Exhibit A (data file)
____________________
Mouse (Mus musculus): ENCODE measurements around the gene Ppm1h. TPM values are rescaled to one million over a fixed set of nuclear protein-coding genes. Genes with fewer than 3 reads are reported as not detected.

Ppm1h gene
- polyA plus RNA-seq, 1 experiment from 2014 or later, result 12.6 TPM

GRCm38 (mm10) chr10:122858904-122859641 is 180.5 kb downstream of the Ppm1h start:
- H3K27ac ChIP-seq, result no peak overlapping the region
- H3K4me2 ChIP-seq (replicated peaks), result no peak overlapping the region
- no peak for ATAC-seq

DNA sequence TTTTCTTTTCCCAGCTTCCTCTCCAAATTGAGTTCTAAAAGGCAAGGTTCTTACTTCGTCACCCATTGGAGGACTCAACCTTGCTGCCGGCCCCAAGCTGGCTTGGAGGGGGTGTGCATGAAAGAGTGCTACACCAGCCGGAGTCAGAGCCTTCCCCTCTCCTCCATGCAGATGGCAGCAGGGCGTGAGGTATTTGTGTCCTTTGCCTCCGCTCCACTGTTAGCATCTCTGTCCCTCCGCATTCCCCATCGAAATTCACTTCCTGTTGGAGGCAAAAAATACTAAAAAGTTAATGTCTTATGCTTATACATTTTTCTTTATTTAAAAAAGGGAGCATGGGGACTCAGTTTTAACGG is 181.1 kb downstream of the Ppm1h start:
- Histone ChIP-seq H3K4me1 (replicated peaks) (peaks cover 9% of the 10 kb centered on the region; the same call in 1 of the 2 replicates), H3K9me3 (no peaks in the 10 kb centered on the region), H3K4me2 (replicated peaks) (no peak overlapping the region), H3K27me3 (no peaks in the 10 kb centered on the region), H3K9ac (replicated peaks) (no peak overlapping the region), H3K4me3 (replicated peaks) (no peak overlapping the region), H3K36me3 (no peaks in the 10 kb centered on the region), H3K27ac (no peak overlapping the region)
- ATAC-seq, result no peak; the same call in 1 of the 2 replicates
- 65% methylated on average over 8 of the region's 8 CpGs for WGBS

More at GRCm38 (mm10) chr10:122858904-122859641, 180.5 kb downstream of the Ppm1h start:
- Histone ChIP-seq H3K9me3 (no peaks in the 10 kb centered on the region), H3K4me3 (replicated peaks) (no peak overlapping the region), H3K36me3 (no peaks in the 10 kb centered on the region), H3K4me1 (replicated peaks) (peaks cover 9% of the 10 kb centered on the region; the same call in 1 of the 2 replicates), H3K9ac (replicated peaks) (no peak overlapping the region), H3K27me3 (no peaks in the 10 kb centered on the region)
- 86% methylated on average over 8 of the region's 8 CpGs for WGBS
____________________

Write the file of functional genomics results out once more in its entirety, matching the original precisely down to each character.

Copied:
Mouse (Mus musculus): ENCODE measurements around the gene Ppm1h. TPM values are rescaled to one million over a fixed set of nuclear protein-coding genes. Genes with fewer than 3 reads are reported as not detected.

Ppm1h gene
- polyA plus RNA-seq, 1 experiment from 2014 or later, result 12.6 TPM

GRCm38 (mm10) chr10:122858904-122859641 is 180.5 kb downstream of the Ppm1h start:
- H3K27ac ChIP-seq, result no peak overlapping the region
- H3K4me2 ChIP-seq (replicated peaks), result no peak overlapping the region
- no peak for ATAC-seq

DNA sequence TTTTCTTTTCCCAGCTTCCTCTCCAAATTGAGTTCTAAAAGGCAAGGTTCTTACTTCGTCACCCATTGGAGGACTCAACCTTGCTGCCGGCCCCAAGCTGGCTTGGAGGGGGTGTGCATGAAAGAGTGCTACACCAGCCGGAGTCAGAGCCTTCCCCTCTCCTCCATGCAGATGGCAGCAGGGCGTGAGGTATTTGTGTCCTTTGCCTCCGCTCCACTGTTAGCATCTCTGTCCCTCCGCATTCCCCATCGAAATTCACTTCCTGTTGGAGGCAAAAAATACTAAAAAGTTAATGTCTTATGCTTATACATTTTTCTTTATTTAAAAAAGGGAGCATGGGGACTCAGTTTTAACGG is 181.1 kb downstream of the Ppm1h start:
- Histone ChIP-seq H3K4me1 (replicated peaks) (peaks cover 9% of the 10 kb centered on the region; the same call in 1 of the 2 replicates), H3K9me3 (no peaks in the 10 kb centered on the region), H3K4me2 (replicated peaks) (no peak overlapping the region), H3K27me3 (no peaks in the 10 kb centered on the region), H3K9ac (replicated peaks) (no peak overlapping the region), H3K4me3 (replicated peaks) (no peak overlapping the region), H3K36me3 (no peaks in the 10 kb centered on the region), H3K27ac (no peak overlapping the region)
- ATAC-seq, result no peak; the same call in 1 of the 2 replicates
- 65% methylated on average over 8 of the region's 8 CpGs for WGBS

More at GRCm38 (mm10) chr10:122858904-122859641, 180.5 kb downstream of the Ppm1h start:
- Histone ChIP-seq H3K9me3 (no peaks in the 10 kb centered on the region), H3K4me3 (replicated peaks) (no peak overlapping the region), H3K36me3 (no peaks in the 10 kb centered on the region), H3K4me1 (replicated peaks) (peaks cover 9% of the 10 kb centered on the region; the same call in 1 of the 2 replicates), H3K9ac (replicated peaks) (no peak overlapping the region), H3K27me3 (no peaks in the 10 kb centered on the region)
- 86% methylated on average over 8 of the region's 8 CpGs for WGBS